I really dislike the term “forever home”. It is used very commonly among people who take in rescued or re-homed parrots. “He has found his forever home”. I like the idea behind the expression, which is indicative of a person’s level of commitment to a bird that might be unsuitable in many homes. Practically speaking, all good intentions aside, it often doesn’t happen that way.
Have you ever given thought to what would become of your parrot if you were to die or in some way become incapacitated? What if you were faced with a financial crisis and were unable to keep your pets? Do you have a plan?
Both of my cockatoos could outlive me, as could my young Quaker, even if I live to a ripe old age. The cockatiels are getting up there in age, but who knows? I could be hit by a falling meteor on my way to the mailbox.
Since parrots are so long-lived and require specific care, their placement is a little complex. If you are lucky enough to have a spouse that loves your birds like you do (not just tolerates them because he loves you), or children who have been raised around them and will commit to taking on their care once you are gone, you are indeed lucky.
Many people I have discussed this with do not feel that their family members will offer the same level of care and understanding that their birds are accustomed to. Sometimes your bird will be better off going into the care of an outside party that is educated about parrots and their needs.
Once you have made a decision on placement, it is a good idea to frequently reevaluate. Your favorite nephew may have eagerly offered to take over the care of your parrot, but his life could change as well. He may wind up engaged to a woman that really doesn’t care for birds and would prefer that one not be in her house. Once someone makes the offer, let them know that it is always retractable with no hard feelings. This will allow you to make other arrangements. NEVER will a bird to an unsuspecting relative or friend: so-and-so gets the house, so-and-so gets the jewelry, and so-and-so gets Kiwi because you once said he was cute. Not a good plan.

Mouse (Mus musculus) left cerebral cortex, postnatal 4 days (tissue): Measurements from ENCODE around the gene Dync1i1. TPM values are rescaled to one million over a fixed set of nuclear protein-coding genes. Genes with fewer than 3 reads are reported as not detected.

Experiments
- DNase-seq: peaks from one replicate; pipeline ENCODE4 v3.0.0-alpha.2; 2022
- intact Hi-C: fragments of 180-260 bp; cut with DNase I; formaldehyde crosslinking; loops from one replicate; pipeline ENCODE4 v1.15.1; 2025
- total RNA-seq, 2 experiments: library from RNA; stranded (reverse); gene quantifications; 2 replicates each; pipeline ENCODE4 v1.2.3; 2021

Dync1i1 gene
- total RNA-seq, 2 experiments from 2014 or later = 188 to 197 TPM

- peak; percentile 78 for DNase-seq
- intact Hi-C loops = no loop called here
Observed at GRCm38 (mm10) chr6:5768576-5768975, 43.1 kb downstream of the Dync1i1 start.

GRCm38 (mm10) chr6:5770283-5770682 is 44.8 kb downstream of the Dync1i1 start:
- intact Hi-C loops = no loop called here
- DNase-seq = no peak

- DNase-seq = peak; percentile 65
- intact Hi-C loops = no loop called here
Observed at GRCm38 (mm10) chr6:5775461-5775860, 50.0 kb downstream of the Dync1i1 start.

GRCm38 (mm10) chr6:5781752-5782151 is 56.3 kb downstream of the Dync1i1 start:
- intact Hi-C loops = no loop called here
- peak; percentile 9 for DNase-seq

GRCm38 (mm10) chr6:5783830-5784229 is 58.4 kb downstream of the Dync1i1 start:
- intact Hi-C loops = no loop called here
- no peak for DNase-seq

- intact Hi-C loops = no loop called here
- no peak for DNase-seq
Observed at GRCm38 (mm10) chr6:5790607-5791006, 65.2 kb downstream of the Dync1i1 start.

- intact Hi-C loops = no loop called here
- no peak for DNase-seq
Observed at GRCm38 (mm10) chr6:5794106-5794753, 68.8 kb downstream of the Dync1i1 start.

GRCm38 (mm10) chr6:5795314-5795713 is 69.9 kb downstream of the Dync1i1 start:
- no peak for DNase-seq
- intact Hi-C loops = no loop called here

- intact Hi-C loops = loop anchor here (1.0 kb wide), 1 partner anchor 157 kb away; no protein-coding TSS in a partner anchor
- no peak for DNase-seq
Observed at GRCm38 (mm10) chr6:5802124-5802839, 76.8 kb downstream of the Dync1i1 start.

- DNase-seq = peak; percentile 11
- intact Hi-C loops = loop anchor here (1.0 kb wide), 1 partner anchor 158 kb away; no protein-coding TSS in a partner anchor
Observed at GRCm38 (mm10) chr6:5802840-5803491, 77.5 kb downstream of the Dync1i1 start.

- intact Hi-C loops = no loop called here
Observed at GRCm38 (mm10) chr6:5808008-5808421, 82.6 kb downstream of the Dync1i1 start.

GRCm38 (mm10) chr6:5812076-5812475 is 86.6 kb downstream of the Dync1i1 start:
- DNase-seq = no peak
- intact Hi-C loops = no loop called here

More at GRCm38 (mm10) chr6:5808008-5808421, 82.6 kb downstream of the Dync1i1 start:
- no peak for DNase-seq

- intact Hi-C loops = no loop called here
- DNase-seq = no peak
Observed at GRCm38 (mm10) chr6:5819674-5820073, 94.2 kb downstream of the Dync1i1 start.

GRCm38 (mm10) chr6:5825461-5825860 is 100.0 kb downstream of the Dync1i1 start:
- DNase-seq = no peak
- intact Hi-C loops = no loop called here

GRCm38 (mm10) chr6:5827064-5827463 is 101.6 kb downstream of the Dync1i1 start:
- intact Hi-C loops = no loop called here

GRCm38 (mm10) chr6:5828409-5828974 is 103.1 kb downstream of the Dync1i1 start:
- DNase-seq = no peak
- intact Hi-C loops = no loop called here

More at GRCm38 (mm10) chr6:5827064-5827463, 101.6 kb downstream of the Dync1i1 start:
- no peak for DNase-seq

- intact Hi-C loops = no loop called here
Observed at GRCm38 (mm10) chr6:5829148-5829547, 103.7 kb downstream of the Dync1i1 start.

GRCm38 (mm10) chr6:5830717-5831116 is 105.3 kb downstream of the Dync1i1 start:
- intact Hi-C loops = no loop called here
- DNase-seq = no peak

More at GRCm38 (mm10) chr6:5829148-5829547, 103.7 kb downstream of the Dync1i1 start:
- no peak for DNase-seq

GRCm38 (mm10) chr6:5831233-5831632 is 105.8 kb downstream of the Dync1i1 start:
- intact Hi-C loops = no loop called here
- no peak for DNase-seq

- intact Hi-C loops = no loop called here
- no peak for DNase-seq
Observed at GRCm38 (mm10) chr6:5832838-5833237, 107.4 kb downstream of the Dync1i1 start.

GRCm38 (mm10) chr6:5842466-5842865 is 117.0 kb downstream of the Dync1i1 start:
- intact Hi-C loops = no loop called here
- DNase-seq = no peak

Passing along vital information:
On my computer desktop I keep two bird related files: Bird Instructions and My Parrots. I place them in the top center of the screen so they can be easily spotted. Bird Instructions outlines my daily routine for the feeding and care of my birds, should I ever be hospitalized or unable to return home for any reason. I include the number of my vet, and a few bird knowledgeable friends to call with any problems. I assume that someone with limited knowledge about birds might have the short term care of my birds, and I make it as simple as possible.
The My Parrots file contains a very detailed outline of each individual bird. It includes the hatch date, or approximate age if you don’t know for certain, and the species of each bird and whether captive bred or wild caught. It includes band #s, and microchip information, the number for the vet and a friend or relative who has had some experience with each parrot.
I specify, in length, any health or behavioral issues and list as many likes and dislikes as I can think of: foods, snacks, toys and favorite games. Also include a list of your bird’s quirks, he feels threatened if you… or doesn’t like his toes touched, for example.
I go into detail about how well this bird does with other birds, pets or children and how tolerant he is with commotion and noise. If you are working on any tricks with your bird, be sure to include those. A video of a training session would be helpful for a person who will continue this practice. It will give them a chance to see your training style and how your bird responds to it. I put in whatever I could think of that might help a future owner take the best possible care of my bird, and I constantly revise as new behaviors or issues present themselves.
Many people are setting up trust funds for the future care of their pets, should they die or find themselves unable to care for them any longer because of health issues or advancing age. We all know that keeping a parrot can be expensive. This will ensure that the new care giver will be able to afford the very best for your bird, and maintain the lifestyle he has grown accustomed to. A living will can ensure that your desires are carried out if you are unable to communicate them. Forms for this can be submitted online.
Mine are all going to a rescue in Arizona that is owned and operated by a dear friend. I trust her implicitly with the task of finding great new homes for my babies.
Author Patty Jourgensen specializes in avian health, behavior and nutrition and has been working with and caring for rescue birds since 1987.
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